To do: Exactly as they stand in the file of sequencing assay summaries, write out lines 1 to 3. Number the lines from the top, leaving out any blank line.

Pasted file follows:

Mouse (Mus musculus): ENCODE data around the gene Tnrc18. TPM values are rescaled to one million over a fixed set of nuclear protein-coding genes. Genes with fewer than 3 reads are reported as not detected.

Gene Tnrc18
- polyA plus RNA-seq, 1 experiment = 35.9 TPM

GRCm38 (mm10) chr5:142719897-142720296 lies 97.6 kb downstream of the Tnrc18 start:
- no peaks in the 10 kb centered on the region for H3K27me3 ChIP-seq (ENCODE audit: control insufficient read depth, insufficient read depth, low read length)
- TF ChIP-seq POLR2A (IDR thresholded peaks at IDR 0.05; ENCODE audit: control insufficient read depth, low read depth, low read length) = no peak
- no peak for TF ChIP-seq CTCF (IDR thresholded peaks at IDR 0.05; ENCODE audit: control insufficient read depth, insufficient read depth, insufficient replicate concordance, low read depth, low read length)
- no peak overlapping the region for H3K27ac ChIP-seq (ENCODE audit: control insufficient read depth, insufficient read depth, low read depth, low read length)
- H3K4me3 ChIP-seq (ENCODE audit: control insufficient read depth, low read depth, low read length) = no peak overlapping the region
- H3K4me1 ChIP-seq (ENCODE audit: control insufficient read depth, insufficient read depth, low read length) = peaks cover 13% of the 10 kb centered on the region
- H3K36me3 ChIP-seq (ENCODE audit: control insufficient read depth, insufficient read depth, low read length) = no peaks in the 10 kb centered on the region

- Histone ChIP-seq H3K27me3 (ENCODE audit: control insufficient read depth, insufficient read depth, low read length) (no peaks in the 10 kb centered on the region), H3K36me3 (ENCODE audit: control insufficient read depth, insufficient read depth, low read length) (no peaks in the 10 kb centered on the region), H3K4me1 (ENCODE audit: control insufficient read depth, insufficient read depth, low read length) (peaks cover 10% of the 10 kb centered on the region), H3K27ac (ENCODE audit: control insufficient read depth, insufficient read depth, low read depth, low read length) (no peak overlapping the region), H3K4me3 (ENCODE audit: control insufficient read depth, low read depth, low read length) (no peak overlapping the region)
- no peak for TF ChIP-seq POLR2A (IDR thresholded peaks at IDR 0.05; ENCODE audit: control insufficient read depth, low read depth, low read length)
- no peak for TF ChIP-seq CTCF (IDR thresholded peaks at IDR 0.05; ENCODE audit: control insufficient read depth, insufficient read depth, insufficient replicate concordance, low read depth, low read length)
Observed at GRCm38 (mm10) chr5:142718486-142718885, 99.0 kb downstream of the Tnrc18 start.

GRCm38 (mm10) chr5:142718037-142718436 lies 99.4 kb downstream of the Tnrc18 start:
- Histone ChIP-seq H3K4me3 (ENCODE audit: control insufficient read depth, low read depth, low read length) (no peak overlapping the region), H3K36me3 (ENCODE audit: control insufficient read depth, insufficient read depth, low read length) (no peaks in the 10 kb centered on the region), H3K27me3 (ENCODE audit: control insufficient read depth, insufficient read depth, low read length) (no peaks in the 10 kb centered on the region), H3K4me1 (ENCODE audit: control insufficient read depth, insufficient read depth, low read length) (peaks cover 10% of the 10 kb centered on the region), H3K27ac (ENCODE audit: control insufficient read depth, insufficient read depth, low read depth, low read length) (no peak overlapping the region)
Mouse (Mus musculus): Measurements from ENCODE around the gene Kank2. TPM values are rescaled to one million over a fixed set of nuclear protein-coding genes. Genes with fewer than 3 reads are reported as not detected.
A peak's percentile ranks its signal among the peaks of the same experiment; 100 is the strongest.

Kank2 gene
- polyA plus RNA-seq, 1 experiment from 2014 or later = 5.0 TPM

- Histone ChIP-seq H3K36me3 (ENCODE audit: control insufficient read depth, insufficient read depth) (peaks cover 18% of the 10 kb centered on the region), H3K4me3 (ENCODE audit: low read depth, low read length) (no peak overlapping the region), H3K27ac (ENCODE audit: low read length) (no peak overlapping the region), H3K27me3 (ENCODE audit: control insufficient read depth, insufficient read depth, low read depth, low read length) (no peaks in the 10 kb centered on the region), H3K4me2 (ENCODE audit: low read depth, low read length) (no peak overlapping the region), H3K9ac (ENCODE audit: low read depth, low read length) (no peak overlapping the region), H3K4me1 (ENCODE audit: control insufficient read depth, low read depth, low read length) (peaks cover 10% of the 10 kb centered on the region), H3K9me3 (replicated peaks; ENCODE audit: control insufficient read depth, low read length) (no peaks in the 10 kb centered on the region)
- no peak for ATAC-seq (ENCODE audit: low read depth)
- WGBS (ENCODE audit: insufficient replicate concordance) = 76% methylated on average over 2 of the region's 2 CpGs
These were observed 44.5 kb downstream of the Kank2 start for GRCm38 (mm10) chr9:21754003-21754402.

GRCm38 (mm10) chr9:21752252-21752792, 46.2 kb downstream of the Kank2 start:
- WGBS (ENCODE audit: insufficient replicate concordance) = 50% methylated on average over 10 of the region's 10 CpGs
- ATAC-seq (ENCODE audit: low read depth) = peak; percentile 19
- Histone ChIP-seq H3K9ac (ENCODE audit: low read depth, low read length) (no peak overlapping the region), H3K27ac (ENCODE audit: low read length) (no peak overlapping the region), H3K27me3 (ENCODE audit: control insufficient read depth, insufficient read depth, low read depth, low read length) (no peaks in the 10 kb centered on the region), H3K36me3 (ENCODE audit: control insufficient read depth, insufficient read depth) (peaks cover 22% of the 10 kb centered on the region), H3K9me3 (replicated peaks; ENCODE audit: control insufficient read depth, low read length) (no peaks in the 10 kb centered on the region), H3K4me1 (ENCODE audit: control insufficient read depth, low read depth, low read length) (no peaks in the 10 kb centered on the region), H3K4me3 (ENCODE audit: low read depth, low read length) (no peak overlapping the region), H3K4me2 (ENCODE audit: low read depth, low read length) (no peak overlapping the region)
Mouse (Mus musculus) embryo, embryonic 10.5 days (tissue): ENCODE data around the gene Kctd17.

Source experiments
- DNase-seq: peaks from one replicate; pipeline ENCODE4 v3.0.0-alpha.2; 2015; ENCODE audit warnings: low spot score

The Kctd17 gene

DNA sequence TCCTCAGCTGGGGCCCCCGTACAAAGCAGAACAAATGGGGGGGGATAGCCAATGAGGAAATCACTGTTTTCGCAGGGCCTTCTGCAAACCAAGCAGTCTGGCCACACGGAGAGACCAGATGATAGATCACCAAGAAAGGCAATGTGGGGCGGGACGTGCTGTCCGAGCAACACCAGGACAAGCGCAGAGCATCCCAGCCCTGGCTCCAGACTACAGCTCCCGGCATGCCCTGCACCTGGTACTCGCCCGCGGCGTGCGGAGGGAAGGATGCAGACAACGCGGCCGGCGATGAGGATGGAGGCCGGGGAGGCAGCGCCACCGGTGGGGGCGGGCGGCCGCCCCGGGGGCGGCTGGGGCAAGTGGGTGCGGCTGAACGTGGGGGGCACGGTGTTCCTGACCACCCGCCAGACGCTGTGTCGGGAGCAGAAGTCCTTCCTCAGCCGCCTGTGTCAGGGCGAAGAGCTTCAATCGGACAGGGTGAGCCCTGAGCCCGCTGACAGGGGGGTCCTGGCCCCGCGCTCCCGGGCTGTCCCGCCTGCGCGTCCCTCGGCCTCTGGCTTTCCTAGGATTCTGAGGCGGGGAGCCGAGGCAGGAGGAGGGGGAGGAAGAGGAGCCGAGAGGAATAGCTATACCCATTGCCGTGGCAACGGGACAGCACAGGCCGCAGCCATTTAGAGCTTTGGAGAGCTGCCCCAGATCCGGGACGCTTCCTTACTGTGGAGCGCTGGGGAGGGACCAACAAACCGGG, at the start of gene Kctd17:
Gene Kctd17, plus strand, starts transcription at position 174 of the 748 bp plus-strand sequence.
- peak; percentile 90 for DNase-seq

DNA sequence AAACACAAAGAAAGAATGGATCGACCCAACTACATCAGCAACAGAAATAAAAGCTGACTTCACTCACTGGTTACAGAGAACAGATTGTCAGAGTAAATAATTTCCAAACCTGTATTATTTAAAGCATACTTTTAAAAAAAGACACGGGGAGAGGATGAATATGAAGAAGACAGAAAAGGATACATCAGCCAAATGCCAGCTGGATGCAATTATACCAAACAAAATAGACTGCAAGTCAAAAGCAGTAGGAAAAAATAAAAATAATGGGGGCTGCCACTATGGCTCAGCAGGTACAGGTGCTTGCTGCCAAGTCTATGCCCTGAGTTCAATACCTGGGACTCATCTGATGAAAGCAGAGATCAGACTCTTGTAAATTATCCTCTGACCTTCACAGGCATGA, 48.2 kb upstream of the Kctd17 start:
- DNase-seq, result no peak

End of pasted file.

Mouse (Mus musculus): ENCODE data around the gene Tnrc18. TPM values are rescaled to one million over a fixed set of nuclear protein-coding genes. Genes with fewer than 3 reads are reported as not detected.

Gene Tnrc18
- polyA plus RNA-seq, 1 experiment = 35.9 TPM